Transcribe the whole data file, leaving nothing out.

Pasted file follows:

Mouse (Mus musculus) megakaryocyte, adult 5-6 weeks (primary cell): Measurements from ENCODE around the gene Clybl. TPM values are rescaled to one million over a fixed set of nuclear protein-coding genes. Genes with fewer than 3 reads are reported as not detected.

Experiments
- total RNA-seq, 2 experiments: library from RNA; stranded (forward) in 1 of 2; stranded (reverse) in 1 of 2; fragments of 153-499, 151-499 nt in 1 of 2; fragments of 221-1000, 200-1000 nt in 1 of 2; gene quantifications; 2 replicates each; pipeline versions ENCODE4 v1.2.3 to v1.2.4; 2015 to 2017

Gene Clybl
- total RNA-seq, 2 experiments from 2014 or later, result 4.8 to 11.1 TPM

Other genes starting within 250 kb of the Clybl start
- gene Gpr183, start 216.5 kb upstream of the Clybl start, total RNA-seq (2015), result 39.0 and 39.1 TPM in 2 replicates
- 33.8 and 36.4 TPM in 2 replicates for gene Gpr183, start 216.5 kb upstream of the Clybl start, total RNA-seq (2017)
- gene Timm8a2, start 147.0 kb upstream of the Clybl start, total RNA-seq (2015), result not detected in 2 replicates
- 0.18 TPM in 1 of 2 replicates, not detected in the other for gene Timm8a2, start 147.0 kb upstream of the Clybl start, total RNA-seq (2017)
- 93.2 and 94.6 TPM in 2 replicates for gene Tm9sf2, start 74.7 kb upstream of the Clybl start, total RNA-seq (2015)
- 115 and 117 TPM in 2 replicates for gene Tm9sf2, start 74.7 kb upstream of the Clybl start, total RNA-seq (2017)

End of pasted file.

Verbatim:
Mouse (Mus musculus) megakaryocyte, adult 5-6 weeks (primary cell): Measurements from ENCODE around the gene Clybl. TPM values are rescaled to one million over a fixed set of nuclear protein-coding genes. Genes with fewer than 3 reads are reported as not detected.

Experiments
- total RNA-seq, 2 experiments: library from RNA; stranded (forward) in 1 of 2; stranded (reverse) in 1 of 2; fragments of 153-499, 151-499 nt in 1 of 2; fragments of 221-1000, 200-1000 nt in 1 of 2; gene quantifications; 2 replicates each; pipeline versions ENCODE4 v1.2.3 to v1.2.4; 2015 to 2017

Gene Clybl
- total RNA-seq, 2 experiments from 2014 or later, result 4.8 to 11.1 TPM

Other genes starting within 250 kb of the Clybl start
- gene Gpr183, start 216.5 kb upstream of the Clybl start, total RNA-seq (2015), result 39.0 and 39.1 TPM in 2 replicates
- 33.8 and 36.4 TPM in 2 replicates for gene Gpr183, start 216.5 kb upstream of the Clybl start, total RNA-seq (2017)
- gene Timm8a2, start 147.0 kb upstream of the Clybl start, total RNA-seq (2015), result not detected in 2 replicates
- 0.18 TPM in 1 of 2 replicates, not detected in the other for gene Timm8a2, start 147.0 kb upstream of the Clybl start, total RNA-seq (2017)
- 93.2 and 94.6 TPM in 2 replicates for gene Tm9sf2, start 74.7 kb upstream of the Clybl start, total RNA-seq (2015)
- 115 and 117 TPM in 2 replicates for gene Tm9sf2, start 74.7 kb upstream of the Clybl start, total RNA-seq (2017)